Photo: Henrik Montgomery / TT News Agency / Reuters
The Swedish authorities are increasing the military presence on the island of Gotland in the Baltic sea due to the potential threat of Russian invasion, writes Polish journalist Bartosz Velinski in Gazeta Wyborcza.
According to him, in early July at the port of Visby profit rocket launchers, and radars with a range of over 400 kilometers. Command center by fire of antiaircraft batteries BAMSE was invited to the opening of the installation photographers. Thus the Swedish authorities decided to boast that the country is even more entrenched in Gotland, Velinski said.
Gotland is the largest Swedish island in the Baltic. Located 130 kilometers from the coast of Latvia and 330 kilometers from Kaliningrad, it has a strategic importance for the country. The Swedish authorities, as the author explains, can control with Gotland the whole Baltic region, as well as the movement of the Russian fleet, if he wanted to take military action against Poland, Denmark and Germany. “Therefore, in the scenarios of the aggression of the USSR invariably appears a RAID of Russian paratroopers on the island and save it from the game with a single strike,” — adds the journalist.
According to Velinski, after the end of the cold war the costs of the Swedish army gradually declined, and in 2005, the Gotland was left by the last soldiers. Everything changed after the annexation of Crimea to Russia and the outbreak of hostilities in the East of Ukraine. The Swedish authorities “realized the seriousness of the situation” and decided to restore the army. So, in 2017, the armed forces again entered the call, and on Gotland returned soldiers. By 2020, the island is planning to deploy several hundred soldiers, tanks and a modern air defense system.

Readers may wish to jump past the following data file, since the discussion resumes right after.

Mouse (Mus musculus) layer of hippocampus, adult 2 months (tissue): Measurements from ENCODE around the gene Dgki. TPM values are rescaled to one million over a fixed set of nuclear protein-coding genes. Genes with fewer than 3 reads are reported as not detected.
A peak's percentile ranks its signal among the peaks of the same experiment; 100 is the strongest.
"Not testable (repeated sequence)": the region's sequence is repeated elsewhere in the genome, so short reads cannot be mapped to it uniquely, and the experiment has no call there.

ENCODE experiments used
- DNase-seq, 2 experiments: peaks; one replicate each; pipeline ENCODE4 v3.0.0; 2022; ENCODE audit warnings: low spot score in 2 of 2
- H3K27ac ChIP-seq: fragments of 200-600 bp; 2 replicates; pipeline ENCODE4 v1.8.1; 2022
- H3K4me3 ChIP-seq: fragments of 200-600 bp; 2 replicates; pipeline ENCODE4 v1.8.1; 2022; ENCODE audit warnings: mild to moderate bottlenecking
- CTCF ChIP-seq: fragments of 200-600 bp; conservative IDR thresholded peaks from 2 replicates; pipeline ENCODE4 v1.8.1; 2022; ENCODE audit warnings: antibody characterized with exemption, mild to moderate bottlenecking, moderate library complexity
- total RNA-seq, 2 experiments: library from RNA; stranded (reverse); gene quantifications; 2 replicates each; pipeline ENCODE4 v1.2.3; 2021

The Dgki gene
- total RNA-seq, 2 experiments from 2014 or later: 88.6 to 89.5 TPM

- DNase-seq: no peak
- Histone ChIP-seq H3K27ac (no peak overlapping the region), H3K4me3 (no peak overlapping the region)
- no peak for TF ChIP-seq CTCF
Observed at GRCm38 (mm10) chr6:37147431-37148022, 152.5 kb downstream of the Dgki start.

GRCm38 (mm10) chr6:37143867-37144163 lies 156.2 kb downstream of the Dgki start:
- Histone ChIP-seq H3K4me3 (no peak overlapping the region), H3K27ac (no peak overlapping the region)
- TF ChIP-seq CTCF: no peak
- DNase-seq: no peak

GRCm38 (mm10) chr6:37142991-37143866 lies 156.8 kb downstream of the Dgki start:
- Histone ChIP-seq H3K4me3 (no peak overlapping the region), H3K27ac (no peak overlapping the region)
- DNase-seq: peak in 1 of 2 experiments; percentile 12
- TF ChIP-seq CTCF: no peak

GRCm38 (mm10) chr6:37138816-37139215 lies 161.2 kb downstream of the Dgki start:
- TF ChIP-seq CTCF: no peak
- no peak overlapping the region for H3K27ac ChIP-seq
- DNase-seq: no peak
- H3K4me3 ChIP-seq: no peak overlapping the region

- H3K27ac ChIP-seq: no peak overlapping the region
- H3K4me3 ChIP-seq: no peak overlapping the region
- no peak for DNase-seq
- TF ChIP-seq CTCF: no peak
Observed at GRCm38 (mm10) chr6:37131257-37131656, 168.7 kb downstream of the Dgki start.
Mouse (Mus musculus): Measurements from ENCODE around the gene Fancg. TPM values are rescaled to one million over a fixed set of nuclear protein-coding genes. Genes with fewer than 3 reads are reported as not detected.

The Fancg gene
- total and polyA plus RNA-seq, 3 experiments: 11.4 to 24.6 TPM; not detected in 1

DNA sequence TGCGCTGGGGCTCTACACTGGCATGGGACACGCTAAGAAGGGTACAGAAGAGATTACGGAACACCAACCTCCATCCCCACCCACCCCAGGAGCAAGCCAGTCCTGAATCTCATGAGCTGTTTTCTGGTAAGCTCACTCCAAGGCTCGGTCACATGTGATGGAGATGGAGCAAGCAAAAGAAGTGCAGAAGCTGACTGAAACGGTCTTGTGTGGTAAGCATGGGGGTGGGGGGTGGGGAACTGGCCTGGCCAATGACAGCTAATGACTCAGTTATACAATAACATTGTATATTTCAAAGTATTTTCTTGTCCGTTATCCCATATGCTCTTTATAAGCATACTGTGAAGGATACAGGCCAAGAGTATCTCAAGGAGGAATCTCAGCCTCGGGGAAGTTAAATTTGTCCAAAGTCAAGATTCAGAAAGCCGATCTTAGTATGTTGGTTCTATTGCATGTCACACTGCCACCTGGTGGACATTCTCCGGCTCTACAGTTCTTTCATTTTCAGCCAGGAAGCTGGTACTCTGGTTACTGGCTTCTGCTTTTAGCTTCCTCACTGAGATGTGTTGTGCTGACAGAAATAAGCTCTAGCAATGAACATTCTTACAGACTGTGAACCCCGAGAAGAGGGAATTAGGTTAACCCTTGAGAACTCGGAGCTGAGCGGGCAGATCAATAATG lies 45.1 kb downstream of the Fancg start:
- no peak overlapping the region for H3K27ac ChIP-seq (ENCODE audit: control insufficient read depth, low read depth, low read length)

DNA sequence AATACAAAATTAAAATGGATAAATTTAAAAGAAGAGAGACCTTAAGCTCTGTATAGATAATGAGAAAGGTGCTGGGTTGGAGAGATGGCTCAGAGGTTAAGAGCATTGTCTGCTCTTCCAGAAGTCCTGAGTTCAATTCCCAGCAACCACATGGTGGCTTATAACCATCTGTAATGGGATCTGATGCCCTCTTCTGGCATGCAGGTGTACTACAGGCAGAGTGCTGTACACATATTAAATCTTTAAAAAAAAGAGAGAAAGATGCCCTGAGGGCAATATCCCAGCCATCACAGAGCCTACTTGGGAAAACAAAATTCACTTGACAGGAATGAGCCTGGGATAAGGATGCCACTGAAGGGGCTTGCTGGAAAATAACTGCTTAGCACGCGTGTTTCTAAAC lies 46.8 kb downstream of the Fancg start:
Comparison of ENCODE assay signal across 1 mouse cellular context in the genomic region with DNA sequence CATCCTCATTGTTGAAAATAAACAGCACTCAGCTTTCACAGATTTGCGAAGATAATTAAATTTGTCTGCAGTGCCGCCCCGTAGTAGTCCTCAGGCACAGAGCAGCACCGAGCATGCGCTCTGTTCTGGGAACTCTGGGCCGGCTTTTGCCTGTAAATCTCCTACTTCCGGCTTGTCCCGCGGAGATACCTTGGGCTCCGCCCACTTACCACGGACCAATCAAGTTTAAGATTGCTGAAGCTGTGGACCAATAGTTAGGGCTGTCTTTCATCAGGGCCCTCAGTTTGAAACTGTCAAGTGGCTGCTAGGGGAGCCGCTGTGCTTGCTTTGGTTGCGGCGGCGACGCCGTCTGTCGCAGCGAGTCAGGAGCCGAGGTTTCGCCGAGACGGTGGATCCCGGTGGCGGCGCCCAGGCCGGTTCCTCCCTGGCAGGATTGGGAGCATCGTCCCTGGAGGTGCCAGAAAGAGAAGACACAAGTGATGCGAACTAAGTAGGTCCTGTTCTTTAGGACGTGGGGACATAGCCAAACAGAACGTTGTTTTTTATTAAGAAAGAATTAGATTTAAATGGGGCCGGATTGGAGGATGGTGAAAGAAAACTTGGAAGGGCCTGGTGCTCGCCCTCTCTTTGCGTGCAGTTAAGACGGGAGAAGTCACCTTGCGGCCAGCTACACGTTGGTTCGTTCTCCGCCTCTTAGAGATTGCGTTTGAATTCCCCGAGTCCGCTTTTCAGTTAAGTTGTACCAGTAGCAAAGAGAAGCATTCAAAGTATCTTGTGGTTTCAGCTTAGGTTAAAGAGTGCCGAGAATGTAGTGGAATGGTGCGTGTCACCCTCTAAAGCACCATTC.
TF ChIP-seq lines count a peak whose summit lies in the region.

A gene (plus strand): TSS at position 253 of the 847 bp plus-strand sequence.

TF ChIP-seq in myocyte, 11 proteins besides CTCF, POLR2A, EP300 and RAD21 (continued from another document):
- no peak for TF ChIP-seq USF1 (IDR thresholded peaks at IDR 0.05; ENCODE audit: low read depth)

Fears the Swedes reinforce exercises of Russia on the Baltic sea. During the maneuvers of the Russian military allegedly faked an attack on the Swedish goal. Also the exercises have involved strategic bombers Tu-22M carrying nuclear warheads. Swedish command believed that Moscow was planning a nuclear strike on the territory of the country to exclude it from the action on the Baltic sea, Velinski said.
In September last year, the President of Finland Sauli Niinistö said that he is not afraid of threats from Russia. According to him, Moscow has no plans to attack Finland, so the country is not seeking to join NATO.
Video, photo All from Russia.